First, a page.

A qualitative analysis of an electronic health record (EHR) implementation in an academic ambulatory setting

Kahyun Yoon-Flannery, Stephanie Zandieh, Gilad Kuperman, Daniel Langsam, Daniel Hyman, Rainu Kaushal

Abstract


Objectives To determine pre-implementation perspectives of institutional, practice and vendor leadership regarding best practice for implementation of two ambulatory electronic health records (EHRs) at an academic institution.
Design Semi-structured interviews with ambulatory care network and information systems leadership, medical directors, practice managers and vendors before EHR implementation. Results were analysed using grounded theory with ATLAS.ti version 5.0.
Measurements Qualitative data on perceived benefits of EHRs as well as facilitators and barriers to successful implementation.
Results Interviewees perceived data accessibility, quality and safety measurement, improvement and reporting as benefits of EHR use. Six themes emerged for EHR implementation best practice: effective communication; successful system migration; sufficient hardware, technical equipment, support and training; safeguards for patient privacy; improved efficiency; and a sustainable business plan.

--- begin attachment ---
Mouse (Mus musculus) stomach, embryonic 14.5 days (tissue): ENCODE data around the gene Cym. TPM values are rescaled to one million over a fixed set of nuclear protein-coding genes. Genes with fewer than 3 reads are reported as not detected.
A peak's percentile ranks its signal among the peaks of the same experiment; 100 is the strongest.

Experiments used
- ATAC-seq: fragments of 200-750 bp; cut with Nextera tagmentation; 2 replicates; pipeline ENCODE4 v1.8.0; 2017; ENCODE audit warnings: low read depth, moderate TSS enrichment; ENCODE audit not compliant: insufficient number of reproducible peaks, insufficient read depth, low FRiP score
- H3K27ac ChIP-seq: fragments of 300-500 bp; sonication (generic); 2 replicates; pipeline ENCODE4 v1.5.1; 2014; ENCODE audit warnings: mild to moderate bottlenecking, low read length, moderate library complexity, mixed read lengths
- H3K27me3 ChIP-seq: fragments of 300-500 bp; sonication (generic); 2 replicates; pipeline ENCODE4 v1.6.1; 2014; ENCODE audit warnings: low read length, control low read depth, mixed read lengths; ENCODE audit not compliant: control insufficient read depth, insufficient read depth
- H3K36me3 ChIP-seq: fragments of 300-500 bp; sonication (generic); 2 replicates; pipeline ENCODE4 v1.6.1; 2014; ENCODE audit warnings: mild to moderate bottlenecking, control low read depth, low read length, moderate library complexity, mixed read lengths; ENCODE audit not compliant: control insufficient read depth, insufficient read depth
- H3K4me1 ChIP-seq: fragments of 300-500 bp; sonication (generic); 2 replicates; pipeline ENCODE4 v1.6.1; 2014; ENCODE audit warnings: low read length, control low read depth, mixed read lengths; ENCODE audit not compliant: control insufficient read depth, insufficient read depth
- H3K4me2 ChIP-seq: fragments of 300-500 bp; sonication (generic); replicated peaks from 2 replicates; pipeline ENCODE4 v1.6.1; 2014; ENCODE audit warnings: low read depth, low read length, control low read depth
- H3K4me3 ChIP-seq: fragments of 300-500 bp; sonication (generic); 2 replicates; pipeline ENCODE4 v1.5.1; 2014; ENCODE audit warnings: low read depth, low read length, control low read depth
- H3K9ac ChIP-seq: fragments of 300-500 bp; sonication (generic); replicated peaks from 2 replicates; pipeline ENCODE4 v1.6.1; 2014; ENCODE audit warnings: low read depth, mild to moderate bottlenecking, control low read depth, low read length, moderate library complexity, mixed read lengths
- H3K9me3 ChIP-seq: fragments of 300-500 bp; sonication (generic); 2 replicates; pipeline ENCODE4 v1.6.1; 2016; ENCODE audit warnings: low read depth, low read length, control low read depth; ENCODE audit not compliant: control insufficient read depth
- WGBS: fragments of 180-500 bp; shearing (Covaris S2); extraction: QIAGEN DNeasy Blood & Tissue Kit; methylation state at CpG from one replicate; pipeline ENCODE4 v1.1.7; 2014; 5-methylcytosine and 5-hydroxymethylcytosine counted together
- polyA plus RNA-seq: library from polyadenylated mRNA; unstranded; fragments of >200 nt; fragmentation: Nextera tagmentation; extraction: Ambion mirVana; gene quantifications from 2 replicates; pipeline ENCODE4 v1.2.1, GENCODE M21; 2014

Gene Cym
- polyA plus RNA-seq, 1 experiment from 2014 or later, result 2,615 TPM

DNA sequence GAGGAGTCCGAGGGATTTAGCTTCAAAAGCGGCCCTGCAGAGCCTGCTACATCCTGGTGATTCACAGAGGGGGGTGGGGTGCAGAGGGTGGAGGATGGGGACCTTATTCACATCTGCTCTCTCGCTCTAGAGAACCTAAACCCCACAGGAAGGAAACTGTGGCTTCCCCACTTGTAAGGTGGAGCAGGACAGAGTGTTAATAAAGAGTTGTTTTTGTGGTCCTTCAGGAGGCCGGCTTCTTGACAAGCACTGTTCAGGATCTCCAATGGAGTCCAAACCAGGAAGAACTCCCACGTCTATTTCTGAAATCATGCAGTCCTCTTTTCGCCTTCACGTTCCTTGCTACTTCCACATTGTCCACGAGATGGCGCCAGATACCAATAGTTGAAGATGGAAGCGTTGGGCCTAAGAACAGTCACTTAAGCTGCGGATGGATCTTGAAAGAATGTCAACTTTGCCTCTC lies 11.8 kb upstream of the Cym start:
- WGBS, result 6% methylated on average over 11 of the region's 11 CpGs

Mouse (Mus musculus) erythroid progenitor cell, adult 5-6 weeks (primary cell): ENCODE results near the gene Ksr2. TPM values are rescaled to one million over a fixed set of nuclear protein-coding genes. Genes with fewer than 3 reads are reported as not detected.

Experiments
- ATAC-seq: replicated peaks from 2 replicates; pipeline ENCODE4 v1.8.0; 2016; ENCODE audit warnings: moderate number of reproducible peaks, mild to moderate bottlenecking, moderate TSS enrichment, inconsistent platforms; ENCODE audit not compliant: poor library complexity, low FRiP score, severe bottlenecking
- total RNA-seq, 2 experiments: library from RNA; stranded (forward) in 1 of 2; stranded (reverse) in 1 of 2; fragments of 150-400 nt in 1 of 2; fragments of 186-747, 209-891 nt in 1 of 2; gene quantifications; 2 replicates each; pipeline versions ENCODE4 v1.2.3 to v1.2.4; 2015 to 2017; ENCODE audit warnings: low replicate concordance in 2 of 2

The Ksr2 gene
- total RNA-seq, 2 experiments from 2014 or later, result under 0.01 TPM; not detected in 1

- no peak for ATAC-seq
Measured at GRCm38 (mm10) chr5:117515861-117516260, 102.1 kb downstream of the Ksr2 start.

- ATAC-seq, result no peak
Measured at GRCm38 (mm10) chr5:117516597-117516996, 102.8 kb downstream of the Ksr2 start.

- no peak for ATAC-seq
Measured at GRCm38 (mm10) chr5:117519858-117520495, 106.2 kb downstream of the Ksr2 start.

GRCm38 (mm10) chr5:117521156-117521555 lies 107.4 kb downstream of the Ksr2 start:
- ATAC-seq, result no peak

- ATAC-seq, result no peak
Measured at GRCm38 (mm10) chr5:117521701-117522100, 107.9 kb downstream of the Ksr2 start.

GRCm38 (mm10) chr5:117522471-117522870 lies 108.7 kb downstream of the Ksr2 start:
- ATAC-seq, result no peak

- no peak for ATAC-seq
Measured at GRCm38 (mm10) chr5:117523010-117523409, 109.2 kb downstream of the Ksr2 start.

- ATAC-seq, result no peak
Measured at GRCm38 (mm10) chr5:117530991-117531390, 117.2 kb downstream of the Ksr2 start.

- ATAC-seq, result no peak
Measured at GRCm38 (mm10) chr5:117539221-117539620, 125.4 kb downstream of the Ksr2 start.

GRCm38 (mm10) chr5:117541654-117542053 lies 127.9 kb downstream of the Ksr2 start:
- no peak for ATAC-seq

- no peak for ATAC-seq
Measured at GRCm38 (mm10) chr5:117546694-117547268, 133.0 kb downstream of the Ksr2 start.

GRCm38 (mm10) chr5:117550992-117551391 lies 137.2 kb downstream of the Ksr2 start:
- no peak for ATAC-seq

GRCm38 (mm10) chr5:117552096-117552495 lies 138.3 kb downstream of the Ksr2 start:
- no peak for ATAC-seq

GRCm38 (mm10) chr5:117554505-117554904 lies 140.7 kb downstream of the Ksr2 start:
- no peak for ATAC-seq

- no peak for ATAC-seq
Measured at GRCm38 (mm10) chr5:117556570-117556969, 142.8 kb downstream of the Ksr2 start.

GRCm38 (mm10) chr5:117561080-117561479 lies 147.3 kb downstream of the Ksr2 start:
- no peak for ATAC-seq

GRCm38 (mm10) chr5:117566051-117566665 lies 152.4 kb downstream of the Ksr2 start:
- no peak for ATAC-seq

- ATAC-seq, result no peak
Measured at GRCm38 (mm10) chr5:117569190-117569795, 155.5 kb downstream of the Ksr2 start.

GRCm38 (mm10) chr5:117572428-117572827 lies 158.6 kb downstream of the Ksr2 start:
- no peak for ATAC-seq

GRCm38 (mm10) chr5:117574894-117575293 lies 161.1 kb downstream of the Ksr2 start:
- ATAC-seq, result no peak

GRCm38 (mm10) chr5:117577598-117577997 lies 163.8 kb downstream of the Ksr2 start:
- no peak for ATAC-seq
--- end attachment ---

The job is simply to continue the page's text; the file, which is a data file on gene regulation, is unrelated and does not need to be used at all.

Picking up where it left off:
Conclusions Achieving the benefits of EHRs identified by our interviewees depends on successful implementation and use. Further identification of best implementation practices for EHRs is required, given the financial and clinical consequences of poor implementation.

Keywords


ambulatory care; electronic health records; information systems

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DOI: http://dx.doi.org/10.14236/jhi.v16i4.703

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